Sexual Dysfunction “Extremely Frequent” in Patients with Schizophrenia
Sexual dysfunction is highly prevalent among individuals with schizophrenia relative to the general population, according to a new meta-analysis.
New research from a multinational team of investigators showed a majority of both men and women with schizophrenia reported sexual dysfunctions globally, with issues ranging from erectile and orgasm dysfunction, to a general loss of libido. The findings additionally observed an association between patient antidepressant or mood stabilizer prescriptions and lessened rates of some forms of sexual dysfunction.
Investigators led by Theo Korchia, MD, of the Assistance Publique-Hopitaux de Marseille, Aix-Marseille University, CEReSS – Health Service Research and Quality of Life Center in France, sought to synthesize observational research data to interpret global prevalence of sexual dysfunction among individuals with schizophrenia-spectrum disorders. They noted a commonly accepted—yet not robustly evidenced—trend of sexual health disruption in individuals with schizophrenia since the 20th century; one of the greatest pathophysiological factors is the disease’s inhibition of dopamine D2 receptors.
“Antipsychotic-induced sexual dysfunctions may also occur independently of increased prolactinemia due to increased antiparkinsonian adverse effects, including blunted affect and anhedonia,” they noted. “Anti–α1-adrenergic receptor inhibition may also induce sexual dysfunctions through relaxation of the intracavernosal smooth muscle fibers, inducing erection and ejaculation dysfunctions in men.8 Anti–H1 receptor inhibition induces sedation, which may alter satisfactory sexual activity.”
Korchia and colleagues conducted their systematic literature review through online databases featuring studies published up to June 8, 2022. Eligible observational studies included reported sexual dysfunction in patients with schizophrenia or schizoaffective disorder. Exclusion criteria included studies with inpatients and studies only assessing treatment-resistant patients.
The team identified 72 relevant studies published between 1979 – 2021. Among them, 35 studies included data on prevalence of orgasm dysfunction among individuals with schizophrenia; 34 included data on loss of libido; 33 on erectile dysfunction; 19 on ejaculation dysfunction; 10 on genital pain; 6 on amenorrhea; and 5 on galactorrhea.
The analysis included 21,076 patients from 33 countries across 6 continents. A majority of studies (n = 59 [81.9%]) used a standardized questionnaire to assess sexual dysfunctions.
The pooled estimate of sexual dysfunction was 56.4% (95% CI, 50.5 – 62.2) among individuals with schizophrenia. Other forms of sexual dysfunction were additionally highly prevalent by pooled estimates:
- Loss of libido, 40.6% (95% CI, 30.7 – 51.4)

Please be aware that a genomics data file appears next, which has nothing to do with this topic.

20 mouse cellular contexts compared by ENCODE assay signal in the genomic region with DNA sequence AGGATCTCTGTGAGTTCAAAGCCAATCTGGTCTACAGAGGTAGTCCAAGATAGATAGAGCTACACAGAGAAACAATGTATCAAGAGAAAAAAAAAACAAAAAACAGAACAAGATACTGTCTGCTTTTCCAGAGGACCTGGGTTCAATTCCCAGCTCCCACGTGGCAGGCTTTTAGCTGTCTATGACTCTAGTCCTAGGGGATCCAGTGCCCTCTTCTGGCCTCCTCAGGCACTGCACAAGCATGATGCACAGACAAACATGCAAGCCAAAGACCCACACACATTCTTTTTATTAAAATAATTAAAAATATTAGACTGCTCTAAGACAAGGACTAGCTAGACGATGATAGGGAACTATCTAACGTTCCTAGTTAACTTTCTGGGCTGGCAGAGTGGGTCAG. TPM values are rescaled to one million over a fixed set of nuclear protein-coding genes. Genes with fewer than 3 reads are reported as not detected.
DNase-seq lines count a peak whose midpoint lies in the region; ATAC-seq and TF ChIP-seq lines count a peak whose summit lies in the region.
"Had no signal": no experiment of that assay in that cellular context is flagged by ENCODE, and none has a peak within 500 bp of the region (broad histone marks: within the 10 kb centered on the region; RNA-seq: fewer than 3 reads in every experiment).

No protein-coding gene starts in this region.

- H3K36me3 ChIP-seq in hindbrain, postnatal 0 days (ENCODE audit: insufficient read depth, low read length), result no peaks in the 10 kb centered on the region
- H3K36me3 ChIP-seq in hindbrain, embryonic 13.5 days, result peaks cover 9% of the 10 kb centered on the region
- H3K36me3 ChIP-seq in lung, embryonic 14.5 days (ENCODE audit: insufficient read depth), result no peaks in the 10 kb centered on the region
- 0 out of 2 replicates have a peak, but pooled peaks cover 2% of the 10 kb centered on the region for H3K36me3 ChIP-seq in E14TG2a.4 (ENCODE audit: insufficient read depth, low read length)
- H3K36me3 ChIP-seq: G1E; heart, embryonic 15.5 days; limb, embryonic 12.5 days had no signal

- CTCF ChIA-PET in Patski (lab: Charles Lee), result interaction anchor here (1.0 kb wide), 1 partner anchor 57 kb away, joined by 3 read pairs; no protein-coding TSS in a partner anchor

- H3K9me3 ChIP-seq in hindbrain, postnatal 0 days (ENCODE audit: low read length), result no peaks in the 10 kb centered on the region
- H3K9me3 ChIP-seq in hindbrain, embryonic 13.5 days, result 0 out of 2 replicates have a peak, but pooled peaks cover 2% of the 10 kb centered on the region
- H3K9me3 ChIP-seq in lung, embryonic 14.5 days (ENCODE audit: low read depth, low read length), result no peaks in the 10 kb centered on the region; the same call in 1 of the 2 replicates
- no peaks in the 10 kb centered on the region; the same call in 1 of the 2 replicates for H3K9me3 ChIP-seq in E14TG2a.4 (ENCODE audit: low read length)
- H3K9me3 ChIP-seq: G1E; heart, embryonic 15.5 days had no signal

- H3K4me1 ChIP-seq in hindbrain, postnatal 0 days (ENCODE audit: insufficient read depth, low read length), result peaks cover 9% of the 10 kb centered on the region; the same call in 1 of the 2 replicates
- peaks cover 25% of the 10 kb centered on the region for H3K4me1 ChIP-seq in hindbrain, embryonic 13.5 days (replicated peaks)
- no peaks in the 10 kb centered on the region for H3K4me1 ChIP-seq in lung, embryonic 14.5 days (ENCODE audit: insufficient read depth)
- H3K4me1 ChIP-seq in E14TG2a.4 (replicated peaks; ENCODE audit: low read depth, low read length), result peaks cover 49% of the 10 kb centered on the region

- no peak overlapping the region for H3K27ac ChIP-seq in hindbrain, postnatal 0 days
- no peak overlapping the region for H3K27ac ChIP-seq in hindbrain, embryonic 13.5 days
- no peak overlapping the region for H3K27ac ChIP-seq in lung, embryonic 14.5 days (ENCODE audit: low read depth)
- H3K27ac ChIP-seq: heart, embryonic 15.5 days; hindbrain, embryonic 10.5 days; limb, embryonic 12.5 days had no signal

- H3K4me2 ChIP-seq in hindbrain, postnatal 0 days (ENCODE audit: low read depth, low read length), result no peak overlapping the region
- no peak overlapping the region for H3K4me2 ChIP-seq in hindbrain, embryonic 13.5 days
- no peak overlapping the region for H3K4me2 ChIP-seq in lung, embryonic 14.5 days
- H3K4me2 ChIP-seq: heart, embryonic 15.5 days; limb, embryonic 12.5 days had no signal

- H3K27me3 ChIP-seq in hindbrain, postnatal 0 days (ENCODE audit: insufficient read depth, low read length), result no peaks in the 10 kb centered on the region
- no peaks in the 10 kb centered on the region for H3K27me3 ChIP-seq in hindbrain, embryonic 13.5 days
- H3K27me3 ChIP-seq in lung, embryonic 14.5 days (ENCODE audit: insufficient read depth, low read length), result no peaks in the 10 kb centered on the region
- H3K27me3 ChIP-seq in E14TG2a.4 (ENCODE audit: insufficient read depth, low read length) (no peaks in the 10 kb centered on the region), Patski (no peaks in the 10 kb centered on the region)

- Orgasm dysfunction, 28.0% (95% CI, 18.4 – 40.2)
- Genital pain, 6.1% (95% CI, 2.8 – 12.7)
Among men with schizophrenia, sexual dysfunction prevalence was an estimated 55.7% (95% CI, 48.1 – 63.1). Another 44.0% were estimated to experience erectile dysfunction, and 38.6% ejaculation dysfunction.
Among women with schizophrenia, sexual dysfunction was even greater—an estimated 60.0% (95% CI, 48.0 – 70.0). One-fourth (25.1%) were estimated to experience amenorrhea and 7.7% galactorrhea.
“We found contradictory results concerning antipsychotic classes (first generation vs second generation) and sexual dysfunctions, and it was not possible to identify a class or specific antipsychotic associated with a higher or lower prevalence of sexual dysfunction,” investigators noted. “Compared to other studies, erectile and ejaculation dysfunctions and loss of libido were significantly lower in studies including participants treated with antidepressants, and erectile and ejaculation dysfunctions decreased with the percentage of patients treated with antidepressants and mood stabilizers.”
In reviewing the analyses, Korchia and colleagues emphasized the heterogeneity of sexual dysfunction outcomes and effects on individuals with schizophrenia. Nonetheless, they concluded that the 4 decades’ worth of data show the extremely high frequency of sexual dysfunction among individuals with schizophrenia.
“Beyond methodological discrepancies partially explaining heterogeneity, we found important evidence in observational studies suggesting that improving the screening and treatment of depression may be an effective strategy to improve sexual health in patients with schizophrenia,” they wrote. “Promoting systematic health assessment in sexual dysfunction studies could also help better understand associations between sexual dysfunction and metabolic parameters.”
Korchia T, Achour V, Faugere M, et al. Sexual Dysfunction in Schizophrenia: A Systematic Review and Meta-Analysis. JAMA Psychiatry. Published online September 13, 2023. doi:10.1001/jamapsychiatry.2023.2696